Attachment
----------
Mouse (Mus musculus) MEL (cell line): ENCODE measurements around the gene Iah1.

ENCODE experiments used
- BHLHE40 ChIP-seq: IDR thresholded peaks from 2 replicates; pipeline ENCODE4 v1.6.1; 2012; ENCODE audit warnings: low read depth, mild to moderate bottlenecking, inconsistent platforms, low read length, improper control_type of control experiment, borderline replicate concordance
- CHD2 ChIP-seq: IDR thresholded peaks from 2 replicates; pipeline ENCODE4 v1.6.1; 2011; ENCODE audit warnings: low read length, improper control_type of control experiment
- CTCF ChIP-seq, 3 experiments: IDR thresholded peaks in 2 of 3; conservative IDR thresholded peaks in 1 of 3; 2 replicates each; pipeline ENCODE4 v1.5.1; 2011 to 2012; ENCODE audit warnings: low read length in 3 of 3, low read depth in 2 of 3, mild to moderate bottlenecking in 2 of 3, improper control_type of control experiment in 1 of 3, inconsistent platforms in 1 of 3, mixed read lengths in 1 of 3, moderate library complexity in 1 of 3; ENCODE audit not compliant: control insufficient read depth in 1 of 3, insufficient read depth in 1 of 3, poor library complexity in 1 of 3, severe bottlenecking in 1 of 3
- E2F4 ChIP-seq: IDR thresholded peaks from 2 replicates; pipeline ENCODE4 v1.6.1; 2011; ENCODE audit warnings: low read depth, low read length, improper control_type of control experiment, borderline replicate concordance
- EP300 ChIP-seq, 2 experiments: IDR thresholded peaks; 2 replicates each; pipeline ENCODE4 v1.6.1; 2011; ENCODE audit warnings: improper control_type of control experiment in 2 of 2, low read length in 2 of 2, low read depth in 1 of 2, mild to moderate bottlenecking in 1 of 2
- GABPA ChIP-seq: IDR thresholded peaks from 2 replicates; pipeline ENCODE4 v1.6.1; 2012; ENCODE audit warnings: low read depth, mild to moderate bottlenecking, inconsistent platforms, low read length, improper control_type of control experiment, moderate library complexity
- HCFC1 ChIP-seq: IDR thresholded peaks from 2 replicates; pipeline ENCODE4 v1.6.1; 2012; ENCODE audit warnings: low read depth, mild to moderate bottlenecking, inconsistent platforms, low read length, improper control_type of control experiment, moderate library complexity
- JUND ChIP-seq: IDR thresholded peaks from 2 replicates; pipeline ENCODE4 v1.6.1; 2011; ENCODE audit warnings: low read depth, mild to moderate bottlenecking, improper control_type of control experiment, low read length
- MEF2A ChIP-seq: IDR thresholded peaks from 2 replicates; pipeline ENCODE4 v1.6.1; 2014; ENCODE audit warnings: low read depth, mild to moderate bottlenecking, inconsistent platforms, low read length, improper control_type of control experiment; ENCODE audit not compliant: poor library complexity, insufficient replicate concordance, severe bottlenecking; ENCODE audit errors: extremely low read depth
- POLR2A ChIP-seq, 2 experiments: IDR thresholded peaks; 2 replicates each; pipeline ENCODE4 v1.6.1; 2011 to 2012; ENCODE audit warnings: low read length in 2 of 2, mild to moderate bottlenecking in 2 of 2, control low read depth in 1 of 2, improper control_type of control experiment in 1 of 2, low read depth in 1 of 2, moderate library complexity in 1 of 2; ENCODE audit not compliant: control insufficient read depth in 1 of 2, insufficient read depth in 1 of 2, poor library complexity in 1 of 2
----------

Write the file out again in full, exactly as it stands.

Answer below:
Mouse (Mus musculus) MEL (cell line): ENCODE measurements around the gene Iah1.

ENCODE experiments used
- BHLHE40 ChIP-seq: IDR thresholded peaks from 2 replicates; pipeline ENCODE4 v1.6.1; 2012; ENCODE audit warnings: low read depth, mild to moderate bottlenecking, inconsistent platforms, low read length, improper control_type of control experiment, borderline replicate concordance
- CHD2 ChIP-seq: IDR thresholded peaks from 2 replicates; pipeline ENCODE4 v1.6.1; 2011; ENCODE audit warnings: low read length, improper control_type of control experiment
- CTCF ChIP-seq, 3 experiments: IDR thresholded peaks in 2 of 3; conservative IDR thresholded peaks in 1 of 3; 2 replicates each; pipeline ENCODE4 v1.5.1; 2011 to 2012; ENCODE audit warnings: low read length in 3 of 3, low read depth in 2 of 3, mild to moderate bottlenecking in 2 of 3, improper control_type of control experiment in 1 of 3, inconsistent platforms in 1 of 3, mixed read lengths in 1 of 3, moderate library complexity in 1 of 3; ENCODE audit not compliant: control insufficient read depth in 1 of 3, insufficient read depth in 1 of 3, poor library complexity in 1 of 3, severe bottlenecking in 1 of 3
- E2F4 ChIP-seq: IDR thresholded peaks from 2 replicates; pipeline ENCODE4 v1.6.1; 2011; ENCODE audit warnings: low read depth, low read length, improper control_type of control experiment, borderline replicate concordance
- EP300 ChIP-seq, 2 experiments: IDR thresholded peaks; 2 replicates each; pipeline ENCODE4 v1.6.1; 2011; ENCODE audit warnings: improper control_type of control experiment in 2 of 2, low read length in 2 of 2, low read depth in 1 of 2, mild to moderate bottlenecking in 1 of 2
- GABPA ChIP-seq: IDR thresholded peaks from 2 replicates; pipeline ENCODE4 v1.6.1; 2012; ENCODE audit warnings: low read depth, mild to moderate bottlenecking, inconsistent platforms, low read length, improper control_type of control experiment, moderate library complexity
- HCFC1 ChIP-seq: IDR thresholded peaks from 2 replicates; pipeline ENCODE4 v1.6.1; 2012; ENCODE audit warnings: low read depth, mild to moderate bottlenecking, inconsistent platforms, low read length, improper control_type of control experiment, moderate library complexity
- JUND ChIP-seq: IDR thresholded peaks from 2 replicates; pipeline ENCODE4 v1.6.1; 2011; ENCODE audit warnings: low read depth, mild to moderate bottlenecking, improper control_type of control experiment, low read length
- MEF2A ChIP-seq: IDR thresholded peaks from 2 replicates; pipeline ENCODE4 v1.6.1; 2014; ENCODE audit warnings: low read depth, mild to moderate bottlenecking, inconsistent platforms, low read length, improper control_type of control experiment; ENCODE audit not compliant: poor library complexity, insufficient replicate concordance, severe bottlenecking; ENCODE audit errors: extremely low read depth
- POLR2A ChIP-seq, 2 experiments: IDR thresholded peaks; 2 replicates each; pipeline ENCODE4 v1.6.1; 2011 to 2012; ENCODE audit warnings: low read length in 2 of 2, mild to moderate bottlenecking in 2 of 2, control low read depth in 1 of 2, improper control_type of control experiment in 1 of 2, low read depth in 1 of 2, moderate library complexity in 1 of 2; ENCODE audit not compliant: control insufficient read depth in 1 of 2, insufficient read depth in 1 of 2, poor library complexity in 1 of 2